No good can come from this post, but I’m going to write it regardless.
I really, really, really hope my son never wants to be an Olympian. Yes, I want him to be happy and to become everything he was meant to become.
I just hope “Olympian” is not what he is supposed to come. Sure the fanfare, the camaraderie, the representing your country, the competition… they all sound fantastic. But let’s look at the other side of the coin.
Why I Want My Son to Avoid the Olympics
Here are four reasons I’d never want him to pursue an Olympic career.
Becoming an elite athlete of any kind requires a huge financial outlay starting at a very early age. Some girls get started with gymnastics at age three. Three! They require coaches, memberships, travel, and so on for more than a decade in an attempt at becoming an Olympian.
If you’re really good you have to move to Colorado Springs, Colorado to practice at the US Olympic Training Facility. That’s more dollars spent traveling or relocating to the area.
All of that financial risk is well and good if there is a huge chance at a financial reward at the end of the tunnel. Unfortunately very few Olympic athletes see that financial windfall. For every Michael Phelps there are tens or hundreds of other mostly no-name athletes that end up having to take second jobs in order to provide for themselves while attempting to be an Olympian.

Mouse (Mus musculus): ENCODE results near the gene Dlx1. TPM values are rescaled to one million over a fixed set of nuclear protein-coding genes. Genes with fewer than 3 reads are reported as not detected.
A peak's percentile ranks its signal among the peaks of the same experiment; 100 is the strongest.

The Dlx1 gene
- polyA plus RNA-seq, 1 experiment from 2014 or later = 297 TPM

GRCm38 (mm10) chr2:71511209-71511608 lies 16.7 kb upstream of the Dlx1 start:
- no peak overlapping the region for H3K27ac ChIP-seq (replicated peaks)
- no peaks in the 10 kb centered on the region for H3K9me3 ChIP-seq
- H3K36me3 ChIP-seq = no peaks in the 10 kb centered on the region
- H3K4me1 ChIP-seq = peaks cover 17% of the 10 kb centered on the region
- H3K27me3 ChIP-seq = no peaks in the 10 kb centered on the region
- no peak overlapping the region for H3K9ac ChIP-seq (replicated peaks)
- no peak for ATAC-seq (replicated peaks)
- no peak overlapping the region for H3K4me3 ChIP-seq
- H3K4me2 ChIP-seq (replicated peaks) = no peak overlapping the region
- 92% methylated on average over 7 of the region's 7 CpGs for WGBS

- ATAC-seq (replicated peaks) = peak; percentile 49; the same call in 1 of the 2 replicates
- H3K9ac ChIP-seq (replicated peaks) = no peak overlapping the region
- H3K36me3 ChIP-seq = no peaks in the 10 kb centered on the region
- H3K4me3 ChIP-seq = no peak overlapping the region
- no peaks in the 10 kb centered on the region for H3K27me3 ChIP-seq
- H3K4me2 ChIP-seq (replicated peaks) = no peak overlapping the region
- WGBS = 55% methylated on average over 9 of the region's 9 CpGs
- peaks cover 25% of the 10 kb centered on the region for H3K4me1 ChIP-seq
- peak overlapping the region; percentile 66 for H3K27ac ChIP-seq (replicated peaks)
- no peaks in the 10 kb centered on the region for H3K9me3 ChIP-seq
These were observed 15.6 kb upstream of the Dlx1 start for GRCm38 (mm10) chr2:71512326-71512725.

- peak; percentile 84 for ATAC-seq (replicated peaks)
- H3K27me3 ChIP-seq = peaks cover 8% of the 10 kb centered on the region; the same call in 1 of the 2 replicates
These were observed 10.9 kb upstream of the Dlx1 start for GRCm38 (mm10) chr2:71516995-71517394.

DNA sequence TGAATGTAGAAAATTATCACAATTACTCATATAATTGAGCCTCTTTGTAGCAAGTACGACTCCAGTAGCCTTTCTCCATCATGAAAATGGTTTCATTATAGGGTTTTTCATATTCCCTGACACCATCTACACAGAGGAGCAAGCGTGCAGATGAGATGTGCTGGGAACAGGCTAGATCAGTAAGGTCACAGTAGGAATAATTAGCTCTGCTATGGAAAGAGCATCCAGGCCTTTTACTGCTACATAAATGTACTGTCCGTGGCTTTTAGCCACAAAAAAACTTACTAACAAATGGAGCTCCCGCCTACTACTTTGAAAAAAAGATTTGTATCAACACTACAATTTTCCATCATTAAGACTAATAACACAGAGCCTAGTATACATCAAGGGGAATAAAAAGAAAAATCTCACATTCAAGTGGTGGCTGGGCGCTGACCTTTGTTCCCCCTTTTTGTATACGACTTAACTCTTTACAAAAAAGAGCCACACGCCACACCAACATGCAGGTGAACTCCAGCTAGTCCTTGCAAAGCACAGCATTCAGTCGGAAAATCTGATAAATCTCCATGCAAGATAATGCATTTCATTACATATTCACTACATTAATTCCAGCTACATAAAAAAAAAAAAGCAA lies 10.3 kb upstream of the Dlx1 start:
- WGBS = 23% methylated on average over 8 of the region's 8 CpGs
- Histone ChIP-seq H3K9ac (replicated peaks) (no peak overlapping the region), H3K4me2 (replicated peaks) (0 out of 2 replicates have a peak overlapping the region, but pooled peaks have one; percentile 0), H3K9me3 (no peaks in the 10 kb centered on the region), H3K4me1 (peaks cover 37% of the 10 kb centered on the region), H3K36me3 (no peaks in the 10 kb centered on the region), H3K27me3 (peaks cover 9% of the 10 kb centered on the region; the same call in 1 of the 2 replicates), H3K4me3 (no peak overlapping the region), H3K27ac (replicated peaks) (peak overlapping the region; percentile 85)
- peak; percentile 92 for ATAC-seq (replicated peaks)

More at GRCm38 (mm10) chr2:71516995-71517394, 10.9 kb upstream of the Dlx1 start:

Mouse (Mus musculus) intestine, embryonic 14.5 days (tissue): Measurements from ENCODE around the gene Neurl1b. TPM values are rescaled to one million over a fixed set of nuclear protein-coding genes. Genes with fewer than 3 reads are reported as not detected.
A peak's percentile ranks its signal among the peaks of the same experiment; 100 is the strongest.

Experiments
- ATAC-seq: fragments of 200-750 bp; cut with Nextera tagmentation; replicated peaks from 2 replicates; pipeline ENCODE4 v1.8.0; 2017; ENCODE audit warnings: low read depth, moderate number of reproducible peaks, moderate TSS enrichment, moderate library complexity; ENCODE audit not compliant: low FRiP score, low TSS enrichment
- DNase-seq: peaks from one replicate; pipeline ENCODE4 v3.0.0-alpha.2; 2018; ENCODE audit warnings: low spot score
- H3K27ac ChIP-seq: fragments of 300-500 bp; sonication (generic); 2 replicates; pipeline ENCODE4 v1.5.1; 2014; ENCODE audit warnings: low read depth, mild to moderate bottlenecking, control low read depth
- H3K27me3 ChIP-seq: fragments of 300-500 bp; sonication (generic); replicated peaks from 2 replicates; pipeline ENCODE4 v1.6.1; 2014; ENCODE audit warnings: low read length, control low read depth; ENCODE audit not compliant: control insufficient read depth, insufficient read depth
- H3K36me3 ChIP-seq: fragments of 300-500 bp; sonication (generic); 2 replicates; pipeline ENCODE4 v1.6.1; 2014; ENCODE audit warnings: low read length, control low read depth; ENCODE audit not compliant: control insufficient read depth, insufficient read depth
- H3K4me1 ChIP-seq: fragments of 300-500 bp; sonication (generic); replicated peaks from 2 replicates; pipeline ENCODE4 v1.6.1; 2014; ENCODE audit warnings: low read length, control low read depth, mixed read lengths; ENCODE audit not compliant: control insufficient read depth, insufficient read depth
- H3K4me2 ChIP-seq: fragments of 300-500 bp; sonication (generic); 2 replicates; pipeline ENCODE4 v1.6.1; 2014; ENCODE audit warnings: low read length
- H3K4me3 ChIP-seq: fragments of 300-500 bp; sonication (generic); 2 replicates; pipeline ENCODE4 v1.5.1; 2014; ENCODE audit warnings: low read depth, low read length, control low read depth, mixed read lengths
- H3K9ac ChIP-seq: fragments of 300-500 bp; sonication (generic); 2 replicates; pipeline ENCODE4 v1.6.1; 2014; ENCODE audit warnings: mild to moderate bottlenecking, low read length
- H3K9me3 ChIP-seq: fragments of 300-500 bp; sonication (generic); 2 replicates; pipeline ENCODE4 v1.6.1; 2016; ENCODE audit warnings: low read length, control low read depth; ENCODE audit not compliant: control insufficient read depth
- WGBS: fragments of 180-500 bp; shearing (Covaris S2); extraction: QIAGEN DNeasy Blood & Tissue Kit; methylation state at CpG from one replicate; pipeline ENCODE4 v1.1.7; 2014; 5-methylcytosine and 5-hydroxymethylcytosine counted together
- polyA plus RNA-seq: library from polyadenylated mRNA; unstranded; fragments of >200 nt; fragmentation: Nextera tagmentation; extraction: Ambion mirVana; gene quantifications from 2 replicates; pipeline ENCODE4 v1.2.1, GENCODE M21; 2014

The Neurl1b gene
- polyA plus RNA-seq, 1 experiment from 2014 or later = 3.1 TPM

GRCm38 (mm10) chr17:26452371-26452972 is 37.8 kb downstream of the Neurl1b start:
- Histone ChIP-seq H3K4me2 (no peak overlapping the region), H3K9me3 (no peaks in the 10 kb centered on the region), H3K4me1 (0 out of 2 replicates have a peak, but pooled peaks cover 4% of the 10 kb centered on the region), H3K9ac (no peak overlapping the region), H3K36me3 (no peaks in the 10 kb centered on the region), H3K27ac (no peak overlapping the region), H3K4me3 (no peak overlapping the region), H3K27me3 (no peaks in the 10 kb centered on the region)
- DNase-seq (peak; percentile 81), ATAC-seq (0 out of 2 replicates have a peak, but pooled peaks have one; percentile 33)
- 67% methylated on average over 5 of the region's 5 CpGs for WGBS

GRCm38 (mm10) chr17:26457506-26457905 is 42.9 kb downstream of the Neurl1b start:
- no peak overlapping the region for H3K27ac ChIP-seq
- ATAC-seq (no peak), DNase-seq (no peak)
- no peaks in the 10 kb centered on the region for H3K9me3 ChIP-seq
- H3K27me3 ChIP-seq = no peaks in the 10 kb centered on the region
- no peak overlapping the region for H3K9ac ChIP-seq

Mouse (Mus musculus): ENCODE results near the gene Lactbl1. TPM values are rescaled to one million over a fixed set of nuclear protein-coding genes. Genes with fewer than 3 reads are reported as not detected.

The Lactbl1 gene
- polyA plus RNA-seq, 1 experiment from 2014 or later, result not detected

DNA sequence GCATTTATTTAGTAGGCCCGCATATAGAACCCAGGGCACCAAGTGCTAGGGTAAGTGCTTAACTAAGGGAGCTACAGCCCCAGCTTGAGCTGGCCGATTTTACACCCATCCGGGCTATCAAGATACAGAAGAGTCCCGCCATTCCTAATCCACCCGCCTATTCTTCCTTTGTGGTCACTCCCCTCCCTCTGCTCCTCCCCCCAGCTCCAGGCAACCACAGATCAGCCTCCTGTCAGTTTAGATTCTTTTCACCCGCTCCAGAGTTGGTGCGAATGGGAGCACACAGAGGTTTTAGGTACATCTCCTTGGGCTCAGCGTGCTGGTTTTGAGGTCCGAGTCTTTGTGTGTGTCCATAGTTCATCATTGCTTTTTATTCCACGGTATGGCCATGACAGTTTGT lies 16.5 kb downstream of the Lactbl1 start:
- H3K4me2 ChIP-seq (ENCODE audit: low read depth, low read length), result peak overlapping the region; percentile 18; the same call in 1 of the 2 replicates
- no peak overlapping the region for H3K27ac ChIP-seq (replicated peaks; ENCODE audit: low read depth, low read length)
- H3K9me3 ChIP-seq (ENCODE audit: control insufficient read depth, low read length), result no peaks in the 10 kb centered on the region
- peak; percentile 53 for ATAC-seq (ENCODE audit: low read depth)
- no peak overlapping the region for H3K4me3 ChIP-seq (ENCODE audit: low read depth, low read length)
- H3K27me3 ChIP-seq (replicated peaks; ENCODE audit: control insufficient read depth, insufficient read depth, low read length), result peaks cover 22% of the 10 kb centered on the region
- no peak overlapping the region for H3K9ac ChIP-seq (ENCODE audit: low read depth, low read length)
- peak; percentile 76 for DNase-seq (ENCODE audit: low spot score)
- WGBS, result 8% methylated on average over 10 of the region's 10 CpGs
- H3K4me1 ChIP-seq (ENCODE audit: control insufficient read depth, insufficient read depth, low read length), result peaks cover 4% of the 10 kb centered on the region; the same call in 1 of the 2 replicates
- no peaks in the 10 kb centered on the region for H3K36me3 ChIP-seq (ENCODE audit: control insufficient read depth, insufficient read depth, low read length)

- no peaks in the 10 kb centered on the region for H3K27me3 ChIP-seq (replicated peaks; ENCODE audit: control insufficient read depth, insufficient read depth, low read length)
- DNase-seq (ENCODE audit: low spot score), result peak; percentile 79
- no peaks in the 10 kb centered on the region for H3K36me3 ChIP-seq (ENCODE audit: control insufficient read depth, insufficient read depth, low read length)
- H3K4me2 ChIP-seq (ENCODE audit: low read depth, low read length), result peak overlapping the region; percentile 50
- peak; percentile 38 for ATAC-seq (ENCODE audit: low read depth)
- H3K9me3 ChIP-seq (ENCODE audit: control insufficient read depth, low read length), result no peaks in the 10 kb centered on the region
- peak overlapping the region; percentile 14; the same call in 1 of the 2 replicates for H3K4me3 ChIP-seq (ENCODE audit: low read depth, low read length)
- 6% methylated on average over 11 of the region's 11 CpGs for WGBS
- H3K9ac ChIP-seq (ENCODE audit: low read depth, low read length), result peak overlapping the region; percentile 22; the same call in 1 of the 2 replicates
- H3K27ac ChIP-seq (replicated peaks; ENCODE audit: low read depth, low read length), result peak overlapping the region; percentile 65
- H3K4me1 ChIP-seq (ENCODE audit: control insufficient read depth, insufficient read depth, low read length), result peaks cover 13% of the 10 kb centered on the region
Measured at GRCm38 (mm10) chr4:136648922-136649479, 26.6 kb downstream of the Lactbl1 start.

How would you like to send Dad to Colorado Springs so Junior can become an Olympian, but leave Mom and the rest of the family at home earning all of the income to keep the family going?
Family stretch doesn’t begin to describe the amount of turmoil that families can be thrown in. Moving cities. Traveling back and forth. All for a hope of a gold medal or two followed by sponsorship windfalls.
This is just me, but I don’t know how parents of Olympic athletes can not go crazy with worry and anxiety during the games. Muffing a punt in college football is heartbreaking, but there will be other punts in other games. Slipping and falling during your ice skating routine with no guarantee of making it to a second Olympics? Brutal for both the competitor and their anxious family. No thanks.
Long-Term Career Stretch
What happens when you turn 22, 26, 30, or whatever the defining “too old to compete” age for your specific sport is? Much like other sports you need to have a backup plan, an education, a degree… some sort of secondary path to go to when your sports career dwindles. NFL, NBA, and MLB stars can do broadcasting if they want. But Olympians? What, you’re going to work every four years doing NBC’s broadcast?
On top of that the prime Olympic age is right around your college years. How many Olympians skip out on college in order to focus on their physical training, only to find themselves without a degree when they lose their ability to compete on their country’s team?
It seems to me like many Olympic athletes end up being Olympic broadcasters or coaches training the next generation of athletes. As with other career aspirations that surround sports, putting all of your chips (and your family’s chips, too) on the Olympics seems like a huge risk. It might pay off. Your kid could be the next Michael Phelps. Then again you could spend your life savings pursuing this dream only to fall flat when it counts most.